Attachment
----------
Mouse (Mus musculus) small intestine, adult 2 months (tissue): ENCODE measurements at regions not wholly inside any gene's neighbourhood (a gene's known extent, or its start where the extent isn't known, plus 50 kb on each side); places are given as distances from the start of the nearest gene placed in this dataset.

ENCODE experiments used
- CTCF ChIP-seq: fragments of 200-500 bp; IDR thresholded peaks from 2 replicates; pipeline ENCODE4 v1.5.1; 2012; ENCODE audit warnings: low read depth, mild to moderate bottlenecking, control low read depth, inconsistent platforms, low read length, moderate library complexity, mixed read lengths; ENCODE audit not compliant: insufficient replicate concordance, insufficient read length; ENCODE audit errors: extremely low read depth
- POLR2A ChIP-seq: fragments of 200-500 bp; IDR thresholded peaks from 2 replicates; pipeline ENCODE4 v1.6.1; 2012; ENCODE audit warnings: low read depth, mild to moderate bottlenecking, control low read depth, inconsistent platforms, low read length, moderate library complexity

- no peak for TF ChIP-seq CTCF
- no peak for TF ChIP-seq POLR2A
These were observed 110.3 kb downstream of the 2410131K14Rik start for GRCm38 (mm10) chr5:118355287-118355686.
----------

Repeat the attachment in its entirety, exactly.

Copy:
Mouse (Mus musculus) small intestine, adult 2 months (tissue): ENCODE measurements at regions not wholly inside any gene's neighbourhood (a gene's known extent, or its start where the extent isn't known, plus 50 kb on each side); places are given as distances from the start of the nearest gene placed in this dataset.

ENCODE experiments used
- CTCF ChIP-seq: fragments of 200-500 bp; IDR thresholded peaks from 2 replicates; pipeline ENCODE4 v1.5.1; 2012; ENCODE audit warnings: low read depth, mild to moderate bottlenecking, control low read depth, inconsistent platforms, low read length, moderate library complexity, mixed read lengths; ENCODE audit not compliant: insufficient replicate concordance, insufficient read length; ENCODE audit errors: extremely low read depth
- POLR2A ChIP-seq: fragments of 200-500 bp; IDR thresholded peaks from 2 replicates; pipeline ENCODE4 v1.6.1; 2012; ENCODE audit warnings: low read depth, mild to moderate bottlenecking, control low read depth, inconsistent platforms, low read length, moderate library complexity

- no peak for TF ChIP-seq CTCF
- no peak for TF ChIP-seq POLR2A
These were observed 110.3 kb downstream of the 2410131K14Rik start for GRCm38 (mm10) chr5:118355287-118355686.